Historic Firearms & Militaria 2-Day Live Auction

Historic Firearms & Militaria 2-Day Live Auction

Wednesday, November 2, 2016  |  10:00 AM Eastern
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Historic Firearms & Militaria 2-Day Live Auction

Historic Firearms & Militaria 2-Day Live Auction

Wednesday, November 2, 2016  |  10:00 AM Eastern
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Cowan’s and Little John’s Major Fall Historic Firearms and Early Militaria: Live Salesroom Auction includes an excellent selection of fresh-to-the-market firearms, edged weapons and accoutrements.

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Pg : 1 of 46

Rare, Late 18th Century English Rebus Bible

Lot # 1 (Sale Order: 1 of 1143)      



Anon. The Hieroglyphick Bible, III Edition. 8 x 12.75 in. copy book/journal, likely kept by an English seaman, late 18th century. 46 leaves (92 pp), marbled paper boards. Each page has three (one page with four) selected verses from the King James Bible. The verses are identified along the left or top margins. Each verse is illustrated in rebus form, with many small watercolors throughout. A conservative count of just the Old Testament portion yields a count of over 630 images.

Flayderman apparently acquired this while researching his book, Scrimshaw and Scrimshanders: Whales and Whalemen (New Milford, CT, 1972). Each right hand page has "HKL Fgs" (with a common vertical between H and K) and a number at the bottom after each, possibly the author's initials? Besides each verse being noted, each also has initials and a sequential number, beginning with 364. There are 275 verses (one page with 4, one with 1, the rest with 3), thus the verses are numbered to 639.

This author was no ordinary seaman, however. In the book, especially the first half, God is represented by a disk with rays extending outward, and "Domini" (Latin) within the oval. Later the disk has the Greek letters for "Theos" and at the end, generally the disk has the Hebrew letters for "YHWH." The text portion is in a very neat hand. His walled towns are reminiscent of the "Nuremberg Chronicle" (Liber Chronicarum) woodcuts. All indications are that the maker was well-educated. We would suggest he may have been a chaplain or surgeon on the vessel, or perhaps a missionary setting out to save some souls.

The first 47 pages contain Old Testament verses. The last 33 pages cover the New Testament. Somewhat surprisingly, the middle 12 pages contain verses from the Apocrypha (2 Esdras, Tobit, Judith, Wisdom of Solomon, Ecclesiasticus [Wisdom of Sira], Baruch, Bel & the Dragon, Maccabees [1 & 2]).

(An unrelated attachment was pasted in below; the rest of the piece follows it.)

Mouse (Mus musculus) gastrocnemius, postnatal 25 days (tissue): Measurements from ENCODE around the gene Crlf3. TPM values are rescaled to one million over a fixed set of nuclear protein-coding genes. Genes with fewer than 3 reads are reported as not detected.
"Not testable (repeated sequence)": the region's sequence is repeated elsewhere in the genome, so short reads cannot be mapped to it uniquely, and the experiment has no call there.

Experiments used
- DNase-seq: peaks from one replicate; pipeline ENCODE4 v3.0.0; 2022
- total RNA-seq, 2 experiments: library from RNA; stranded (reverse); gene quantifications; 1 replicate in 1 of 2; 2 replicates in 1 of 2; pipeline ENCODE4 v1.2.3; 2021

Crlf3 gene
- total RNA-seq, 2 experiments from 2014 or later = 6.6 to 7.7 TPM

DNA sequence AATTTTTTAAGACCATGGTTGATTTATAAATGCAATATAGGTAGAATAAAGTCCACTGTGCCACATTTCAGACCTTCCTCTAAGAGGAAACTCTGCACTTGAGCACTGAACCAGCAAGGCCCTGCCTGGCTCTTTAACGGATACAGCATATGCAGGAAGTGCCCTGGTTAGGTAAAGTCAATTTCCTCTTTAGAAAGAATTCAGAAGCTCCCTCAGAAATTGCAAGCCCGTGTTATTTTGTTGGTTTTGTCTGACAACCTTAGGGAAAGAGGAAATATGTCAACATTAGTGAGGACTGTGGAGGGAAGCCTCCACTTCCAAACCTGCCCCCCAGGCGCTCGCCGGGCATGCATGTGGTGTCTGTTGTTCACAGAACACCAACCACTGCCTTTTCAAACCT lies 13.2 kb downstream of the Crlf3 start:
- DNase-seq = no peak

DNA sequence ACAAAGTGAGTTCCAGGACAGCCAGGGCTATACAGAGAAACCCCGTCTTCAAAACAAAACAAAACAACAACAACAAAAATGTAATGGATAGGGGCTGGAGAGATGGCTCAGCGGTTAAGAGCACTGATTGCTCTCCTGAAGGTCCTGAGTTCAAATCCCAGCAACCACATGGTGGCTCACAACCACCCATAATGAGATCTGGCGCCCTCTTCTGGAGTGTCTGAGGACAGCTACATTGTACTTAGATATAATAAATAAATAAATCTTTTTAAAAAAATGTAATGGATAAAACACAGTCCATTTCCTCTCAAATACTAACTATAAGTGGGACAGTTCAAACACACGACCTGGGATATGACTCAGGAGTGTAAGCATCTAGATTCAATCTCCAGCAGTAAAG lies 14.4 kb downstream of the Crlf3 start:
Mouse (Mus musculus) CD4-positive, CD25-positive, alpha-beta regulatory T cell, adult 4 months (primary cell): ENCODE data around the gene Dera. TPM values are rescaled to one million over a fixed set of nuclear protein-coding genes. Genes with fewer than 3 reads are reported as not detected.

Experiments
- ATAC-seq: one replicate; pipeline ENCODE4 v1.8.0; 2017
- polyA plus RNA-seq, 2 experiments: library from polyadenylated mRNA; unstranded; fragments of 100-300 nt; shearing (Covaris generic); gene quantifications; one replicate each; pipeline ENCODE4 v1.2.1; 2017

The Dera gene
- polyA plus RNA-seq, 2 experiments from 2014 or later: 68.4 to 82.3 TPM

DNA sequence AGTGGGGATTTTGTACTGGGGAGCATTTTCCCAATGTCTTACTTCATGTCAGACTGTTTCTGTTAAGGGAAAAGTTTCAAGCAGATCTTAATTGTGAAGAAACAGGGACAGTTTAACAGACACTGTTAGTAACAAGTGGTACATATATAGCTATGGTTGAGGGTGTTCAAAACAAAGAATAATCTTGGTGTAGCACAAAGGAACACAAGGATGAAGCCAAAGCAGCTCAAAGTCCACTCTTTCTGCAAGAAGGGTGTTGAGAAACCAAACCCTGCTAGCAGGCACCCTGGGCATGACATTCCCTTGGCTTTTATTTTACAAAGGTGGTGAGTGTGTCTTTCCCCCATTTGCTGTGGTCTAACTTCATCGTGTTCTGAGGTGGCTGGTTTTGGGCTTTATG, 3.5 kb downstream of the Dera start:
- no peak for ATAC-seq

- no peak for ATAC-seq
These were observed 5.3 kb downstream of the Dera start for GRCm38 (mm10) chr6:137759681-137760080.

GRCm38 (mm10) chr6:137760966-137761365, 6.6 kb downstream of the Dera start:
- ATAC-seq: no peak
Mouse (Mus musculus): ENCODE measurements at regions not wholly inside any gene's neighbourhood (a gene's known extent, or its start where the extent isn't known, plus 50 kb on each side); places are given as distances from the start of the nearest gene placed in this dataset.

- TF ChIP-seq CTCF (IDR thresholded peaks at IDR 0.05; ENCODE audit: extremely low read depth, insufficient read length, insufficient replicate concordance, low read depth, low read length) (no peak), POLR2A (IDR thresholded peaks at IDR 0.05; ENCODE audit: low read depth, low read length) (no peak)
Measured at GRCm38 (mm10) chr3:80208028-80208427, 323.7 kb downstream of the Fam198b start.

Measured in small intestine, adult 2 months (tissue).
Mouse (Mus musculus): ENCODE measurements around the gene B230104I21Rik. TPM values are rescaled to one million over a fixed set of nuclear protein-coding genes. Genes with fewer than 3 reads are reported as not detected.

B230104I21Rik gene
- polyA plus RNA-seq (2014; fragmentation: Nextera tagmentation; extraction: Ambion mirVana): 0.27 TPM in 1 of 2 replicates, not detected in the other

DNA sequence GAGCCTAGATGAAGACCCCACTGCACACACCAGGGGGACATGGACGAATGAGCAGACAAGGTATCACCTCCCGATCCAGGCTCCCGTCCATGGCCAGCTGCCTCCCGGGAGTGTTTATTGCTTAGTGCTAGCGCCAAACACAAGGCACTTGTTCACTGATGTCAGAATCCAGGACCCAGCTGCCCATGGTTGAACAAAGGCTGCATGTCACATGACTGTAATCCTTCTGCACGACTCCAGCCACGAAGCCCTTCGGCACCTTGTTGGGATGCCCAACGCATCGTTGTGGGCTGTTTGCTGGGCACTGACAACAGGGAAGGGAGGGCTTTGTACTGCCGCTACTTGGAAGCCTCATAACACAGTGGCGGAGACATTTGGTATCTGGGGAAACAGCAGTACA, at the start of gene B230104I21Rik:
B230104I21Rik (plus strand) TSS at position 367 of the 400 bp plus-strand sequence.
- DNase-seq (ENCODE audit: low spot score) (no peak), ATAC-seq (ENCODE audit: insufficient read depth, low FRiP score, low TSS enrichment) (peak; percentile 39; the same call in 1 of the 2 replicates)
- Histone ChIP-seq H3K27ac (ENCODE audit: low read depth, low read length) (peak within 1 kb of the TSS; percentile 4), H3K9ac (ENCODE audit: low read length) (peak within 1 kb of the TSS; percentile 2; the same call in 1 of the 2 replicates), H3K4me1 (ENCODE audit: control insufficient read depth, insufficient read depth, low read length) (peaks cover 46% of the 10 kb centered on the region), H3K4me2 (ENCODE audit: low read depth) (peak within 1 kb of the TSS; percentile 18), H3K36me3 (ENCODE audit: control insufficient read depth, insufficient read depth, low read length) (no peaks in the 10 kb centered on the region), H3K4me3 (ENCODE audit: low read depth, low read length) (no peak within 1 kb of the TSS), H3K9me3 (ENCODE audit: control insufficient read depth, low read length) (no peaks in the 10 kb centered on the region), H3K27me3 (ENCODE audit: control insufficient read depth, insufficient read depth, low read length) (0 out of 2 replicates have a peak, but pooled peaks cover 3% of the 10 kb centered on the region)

While there is no date, there are at least two coins with George III as well as the date of 1796. The military uniforms and styles of civilian clothing, as well as instrument forms all converge on the late 18th century as the most probable date for this Bible.

A wonderful piece of English folk art that certainly has more stories to tell than the ones suggested here. For example, in the verse Job 29: 15 ("I was eyes to the blind, and feet to the lame.") the artist portrays a man with a cane and dog as the rebus for "the blind." Many histories of guide dogs only trace them to post-WWI. However, there are mentions of guide dogs as early as the 16th century in English literature, and they are possibly depicted in an even earlier mural dating from the first century AD Herculaneum. The choices made for the verses and rebuses within them would be interesting in itself. Some bring a smile: in the verse from Galatians 6:11, his rebus for "letter" is a folded lettersheet with a red wax seal that is addressed "To the Galatians." Every "trip" through reveals new perspectives.

Flayderman and Marian Klamkin (1926-2012), a noted author of a number of books on topics ranging from White House china to folk sculpture, Shaker art, and more, made some attempts to publish this in the 1970s, with Flayderman revisiting the issue again in the 1980s and as late as 2002:This journal, a biblical rebus, has never, until recently, been seen outside of the New Bedford family in whose possession it has been for many generations. A rebus, by the way, is an enigmatical representation of words by pictures. The journal is a collection of verses from the Old and New Testament and possibly was written as a gift for a child. It is one of the most charming and effective examples of an eighteenth century hand-written and -illustrated journal that one could imagine.